The clash between Donald Trump and Jorge Ramos and the anti-immigrant tone of the Republican campaign has caused many internal reactions in social media and conversations on the topic in the Latino community. The question is: will it also generate civic participation and voting of this community in the elections next year?
For the observers, the 2016 Republican presidential race has echoes of California in 1994, the year that then Governor Pete Wilson supported a measure called Proposition 187 for the November ballot and to boost his reelection. The measure intended to remove access to education and health care for undocumented immigrants.
“We clearly see something of what happened in 1994 in the type of immigration debate that is taking place, and the rhetoric used,” said political analyst Sherry Bebitch Jeffe. “The animosity toward the Republican Party that then arose among Latinos in California still persists.”
The measure passed and was later stopped by the courts, but in subsequent years Latinos in the state reacted by increased naturalization and participation rates, leading to political changes and the election of a new political class, mostly Democratic.
But this time we are talking about a presidential election and much more is at stake.
Some believe that the momentum is clear. “If someone had written a script to reactivate and re-energize the Latino vote, Donald Trump would be the perfect main character,” said Leo Briones, a political campaign consultant in Los Angeles. “His irreverent, disrespectful style is inciting hatred against Latinos.”
Not so fast, says Roberto Suro, a professor of journalism at the University of Southern California (USC).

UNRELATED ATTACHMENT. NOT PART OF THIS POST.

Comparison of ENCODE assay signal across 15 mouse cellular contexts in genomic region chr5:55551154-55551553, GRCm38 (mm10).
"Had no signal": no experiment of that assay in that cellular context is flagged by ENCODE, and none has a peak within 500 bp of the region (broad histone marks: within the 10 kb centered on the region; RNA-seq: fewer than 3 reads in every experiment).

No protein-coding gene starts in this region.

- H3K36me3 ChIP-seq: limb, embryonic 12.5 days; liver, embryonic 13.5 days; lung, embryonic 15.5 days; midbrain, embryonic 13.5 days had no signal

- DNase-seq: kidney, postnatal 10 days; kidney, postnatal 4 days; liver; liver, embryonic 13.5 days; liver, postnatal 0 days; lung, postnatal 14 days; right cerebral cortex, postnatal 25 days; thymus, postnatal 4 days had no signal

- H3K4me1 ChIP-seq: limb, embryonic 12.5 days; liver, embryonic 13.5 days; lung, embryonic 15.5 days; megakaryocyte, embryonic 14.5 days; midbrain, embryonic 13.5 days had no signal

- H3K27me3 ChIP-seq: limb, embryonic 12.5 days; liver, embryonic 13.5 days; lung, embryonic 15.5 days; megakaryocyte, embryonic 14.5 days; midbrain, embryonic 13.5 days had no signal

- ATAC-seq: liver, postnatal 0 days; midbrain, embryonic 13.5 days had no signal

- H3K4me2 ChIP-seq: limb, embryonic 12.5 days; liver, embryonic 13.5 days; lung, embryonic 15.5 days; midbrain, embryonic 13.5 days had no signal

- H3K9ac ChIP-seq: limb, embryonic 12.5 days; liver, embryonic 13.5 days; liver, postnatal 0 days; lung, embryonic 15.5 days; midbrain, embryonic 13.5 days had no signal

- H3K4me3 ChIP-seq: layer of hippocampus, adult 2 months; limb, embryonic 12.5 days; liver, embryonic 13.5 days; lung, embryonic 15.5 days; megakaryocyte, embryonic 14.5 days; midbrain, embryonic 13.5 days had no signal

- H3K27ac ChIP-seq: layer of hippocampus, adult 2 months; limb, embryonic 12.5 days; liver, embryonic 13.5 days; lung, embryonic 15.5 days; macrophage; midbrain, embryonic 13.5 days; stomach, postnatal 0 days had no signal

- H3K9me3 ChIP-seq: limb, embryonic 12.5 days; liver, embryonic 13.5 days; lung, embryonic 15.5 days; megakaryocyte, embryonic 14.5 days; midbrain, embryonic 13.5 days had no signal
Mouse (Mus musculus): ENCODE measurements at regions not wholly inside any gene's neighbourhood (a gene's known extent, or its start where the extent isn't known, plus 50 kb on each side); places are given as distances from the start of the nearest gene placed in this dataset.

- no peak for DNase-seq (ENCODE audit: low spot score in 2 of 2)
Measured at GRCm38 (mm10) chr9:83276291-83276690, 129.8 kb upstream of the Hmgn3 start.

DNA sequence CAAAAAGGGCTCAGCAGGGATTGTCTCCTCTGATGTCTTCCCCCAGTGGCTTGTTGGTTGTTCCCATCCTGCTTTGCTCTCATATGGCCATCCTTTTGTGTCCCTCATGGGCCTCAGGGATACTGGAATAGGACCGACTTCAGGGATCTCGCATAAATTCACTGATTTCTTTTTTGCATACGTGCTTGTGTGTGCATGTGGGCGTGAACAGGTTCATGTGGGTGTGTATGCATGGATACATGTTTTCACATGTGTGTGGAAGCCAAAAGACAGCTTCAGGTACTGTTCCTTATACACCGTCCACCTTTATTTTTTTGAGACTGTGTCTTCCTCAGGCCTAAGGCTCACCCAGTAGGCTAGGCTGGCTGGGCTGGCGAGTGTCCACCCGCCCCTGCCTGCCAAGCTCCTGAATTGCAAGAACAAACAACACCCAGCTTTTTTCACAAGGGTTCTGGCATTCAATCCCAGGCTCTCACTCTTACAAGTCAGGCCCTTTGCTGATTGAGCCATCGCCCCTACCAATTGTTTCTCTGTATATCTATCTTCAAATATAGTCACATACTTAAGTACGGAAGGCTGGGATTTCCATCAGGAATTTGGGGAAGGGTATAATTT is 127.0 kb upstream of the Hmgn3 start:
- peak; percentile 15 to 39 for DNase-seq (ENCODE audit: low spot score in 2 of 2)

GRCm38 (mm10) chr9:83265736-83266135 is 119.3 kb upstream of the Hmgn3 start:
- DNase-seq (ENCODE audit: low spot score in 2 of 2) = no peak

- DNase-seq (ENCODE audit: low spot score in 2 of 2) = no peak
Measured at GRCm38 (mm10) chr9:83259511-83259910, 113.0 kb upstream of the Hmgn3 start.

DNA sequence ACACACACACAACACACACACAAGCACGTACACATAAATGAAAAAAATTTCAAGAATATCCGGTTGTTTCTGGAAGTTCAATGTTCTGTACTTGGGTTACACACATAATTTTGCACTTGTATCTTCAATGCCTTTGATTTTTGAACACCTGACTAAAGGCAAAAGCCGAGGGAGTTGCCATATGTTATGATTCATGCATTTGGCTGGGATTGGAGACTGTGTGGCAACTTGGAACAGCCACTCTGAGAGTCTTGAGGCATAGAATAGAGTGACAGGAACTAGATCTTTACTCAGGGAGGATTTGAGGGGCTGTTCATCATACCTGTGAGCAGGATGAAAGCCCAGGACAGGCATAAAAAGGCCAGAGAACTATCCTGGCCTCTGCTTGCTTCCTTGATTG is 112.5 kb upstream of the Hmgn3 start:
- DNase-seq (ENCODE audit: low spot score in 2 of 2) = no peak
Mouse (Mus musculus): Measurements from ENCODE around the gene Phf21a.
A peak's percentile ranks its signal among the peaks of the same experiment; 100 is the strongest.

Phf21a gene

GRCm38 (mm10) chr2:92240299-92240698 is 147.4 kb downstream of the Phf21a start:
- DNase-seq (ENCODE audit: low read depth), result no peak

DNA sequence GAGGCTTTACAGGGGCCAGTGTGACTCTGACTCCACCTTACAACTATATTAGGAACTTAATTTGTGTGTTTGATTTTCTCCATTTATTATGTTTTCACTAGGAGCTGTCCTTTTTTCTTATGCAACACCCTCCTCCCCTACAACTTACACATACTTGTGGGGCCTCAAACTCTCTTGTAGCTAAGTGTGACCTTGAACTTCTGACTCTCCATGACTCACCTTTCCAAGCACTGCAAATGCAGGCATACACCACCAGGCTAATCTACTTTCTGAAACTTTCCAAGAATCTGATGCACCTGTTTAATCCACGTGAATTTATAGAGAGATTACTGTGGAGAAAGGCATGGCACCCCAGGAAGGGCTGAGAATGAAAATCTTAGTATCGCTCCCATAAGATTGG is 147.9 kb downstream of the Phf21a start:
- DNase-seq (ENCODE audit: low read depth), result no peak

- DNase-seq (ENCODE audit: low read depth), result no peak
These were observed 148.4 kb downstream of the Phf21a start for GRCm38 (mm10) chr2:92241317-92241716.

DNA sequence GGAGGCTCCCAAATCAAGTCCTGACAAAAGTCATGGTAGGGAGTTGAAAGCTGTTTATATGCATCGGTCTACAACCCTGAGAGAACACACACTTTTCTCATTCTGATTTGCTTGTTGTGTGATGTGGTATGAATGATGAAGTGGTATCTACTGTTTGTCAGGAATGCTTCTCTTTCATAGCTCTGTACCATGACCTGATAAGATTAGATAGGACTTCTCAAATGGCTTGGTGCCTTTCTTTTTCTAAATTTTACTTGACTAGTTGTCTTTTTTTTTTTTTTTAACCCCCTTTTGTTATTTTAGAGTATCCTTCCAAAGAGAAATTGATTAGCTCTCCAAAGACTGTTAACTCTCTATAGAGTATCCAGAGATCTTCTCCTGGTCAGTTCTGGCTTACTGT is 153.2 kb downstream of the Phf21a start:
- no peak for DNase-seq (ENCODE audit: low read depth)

“Latinos and immigrants are the only group that Trump has repeatedly attacked without suffering any negative consequences,” Suro said. “At what point do Latinos become relevant to a Republican primary contest, and the answer is never. You can get nominated with zero Latino votes in the Republican party.”
As for the general election, Suro said that “Latinos have shown more than once that they have the ability to stay home and not vote. What´s happening is not new, what´s new is that the messenger says things that others were saying with a wink and a nod and he is doing it out loud”.
“If he’s talking about Latinos, rather than women, or gays or African Americans, is because the punishment is much worse if you speak to these groups,” Suro said. “Will Latinos turn out to vote as a result to this? We don´t know. It depends who the candidates are.”
Adrian Pantoja, Pitzer College professor, the tone of the campaign is not only anti-Latino but “damaging to democracy and the electoral process.”
“I do not remember a presidential primary in which rhetoric has been so xenophobic,” Pantoja said.
But Suro, examples exist and remains to be seen how much the Latino community cares on this occasion.
“It depends on how long this issue,” he added. “It’s a very unusual candidate is breaking a lot of rules.”
(A Spanish version of this piece appeared in La Opinion newspaper August 27th)